Erling Svensen In "my book" I can read that they eat Botryllus schlosseri, Dendrondoa grossularia and Diplosoma listerianum. So may be they like the taste :-)

Message posted on NE Atlantic Nudibranchs on 05 Feb 2012
Andy Jackson HI all, this was shot in Orkney, I'm assuming it's a blue sponge of some sort, can anyone identify please? thks AJ

David Kipling Based on the bit at the front I'd say it's Bot schloss.

David Kipling Are those two patches of Polyclinum aurantium to the extreme left (Orkney would be the right place to find it, loads of records on NBN for this species).

Paula Lightfoot Yes looks like the flower sea squirt Botryllus schlosseri, not a sponge.

Andy Jackson Thanks David and Paula, I'm processing hours of similar footage from 2 trips to Shetland and Orkney, it's destined for sale with the Nature Picture Library. You'd love it all, some fantastic scenes with lots of secondary subjects that have crept into shot without me noticing! So much colour!

David Kipling Andy Jackson - could you do me a favour? I'm trying to sort out in my head what Polyclinum aurantium looks like in the field, and one of the things I've seen labelled as it is that pair of buff-cloured blobs in the extreme left foreground. Could you post a cropped version of this image, or if these are screen grabs from video then do you have a better one? Thanks!

Andy Jackson Dave, its a video screen shot, I'll post an enlarged version of it. This clip doesn't get any better but as I'm processing I'll look out for more.

David Kipling Cheers - FB throws most resolution away, so a crop usually helps.

Message posted on Seasearch North East England on 06 Oct 2012
Penny Martin what sea slug is this ?? with egg ribbon??

Richard Lord Could be Aeolidia papillosa

Chris Barrett I agree with Richard. Ooh, and is that BoBotryllus schlosseri I see?

Chris Barrett *Botryllus

Bernard Picton The spawn is probably from the Onchidoris

Chris Barrett Is that an Onchidoris you can see beneath the Aeolidia?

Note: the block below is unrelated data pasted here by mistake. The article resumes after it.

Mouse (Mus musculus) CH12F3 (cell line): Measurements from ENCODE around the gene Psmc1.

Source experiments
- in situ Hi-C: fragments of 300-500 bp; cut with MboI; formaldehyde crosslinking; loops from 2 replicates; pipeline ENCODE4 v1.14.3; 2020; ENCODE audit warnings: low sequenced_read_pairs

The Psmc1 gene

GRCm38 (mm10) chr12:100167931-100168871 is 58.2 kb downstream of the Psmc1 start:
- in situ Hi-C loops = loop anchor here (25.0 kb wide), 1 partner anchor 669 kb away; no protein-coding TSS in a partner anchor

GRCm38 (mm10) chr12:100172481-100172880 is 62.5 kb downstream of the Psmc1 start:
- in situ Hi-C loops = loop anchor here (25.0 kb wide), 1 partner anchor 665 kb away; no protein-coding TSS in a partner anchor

Bernard Picton Yes, I just tagged it.

Penny Martin Thank you :-)

Bernard Picton Don't think you'll get this treatment next time Penny, I'm just trying out the possibilities here.

Penny Martin sorry ..... did i do something wrong ????

João Pedro Silva Any idea on what this may be?

George Brown Something from the Didemnidae family of Tunicates such as Lissoclinum perforatum? When the colony is so small it's difficult to be specific.

Chris Barrett Where was this taken, Joao? I agree with George. In Britain, Botryllus schlosseri looks similar, although like George says, it's hard to be specific due to the size

João Pedro Silva Chris, all my photos one Flickr are georeferenced with relatively good resolution (I'd say error is less than 50m). This was shot on the outside wall of the harbour of Sesimbra, Portugal (latitude: 38.43414, longitude: -9.11436).

George Brown Sorry Chris but a bottle of Glenmorangie's finest says it's definitely not Botsch. :) No evidence of "stars".

Chris Barrett I'd love to win that bottle of Glenmorangie, but I have a feeling you'd win it!

Chris Barrett I just wondered if those little patches/holes in the mass may have been 'stars' in the making?

George Brown That's an interesting point you make. I've got an image of a botsch tiny colony of one "star". I'll post soon as I find it.

Tony Gilbert B. schlosseri is recorded in the Canary Islands although I haven't seen it in Lanzarote yet. It is recorded as rare from the Especies de Marinas, but I wonder whether the colonies mutate in someways and adapt to the local conditions and water temperatures. http://www.flickr.com/photos/tonyjgilbert-images/6679762995/in/set-72157628362398207/

Claire Goodwin I'm with George on this one - not B. scholosseri. Far to gelatinous looking and no regular colonies. The large exhalent siphons made me think of Lissoclinum perforatum too but it doesn't have the clear regular smaller inhalent ones found in this species. A closer pic might help but I don't think we'll be able to get much further - sorry!.

João Pedro Silva Thanks! I posted a closeup but I'm not sure if you got to see it: https://www.facebook.com/photo.php?fbid=3821209169794&set=o.341487989207852&type=1&ref=nf

Claire Goodwin Thanks - definitely looks too fuzzy for anything I can put a name on.

Message posted on Seasearch Identifications on 27 Apr 2012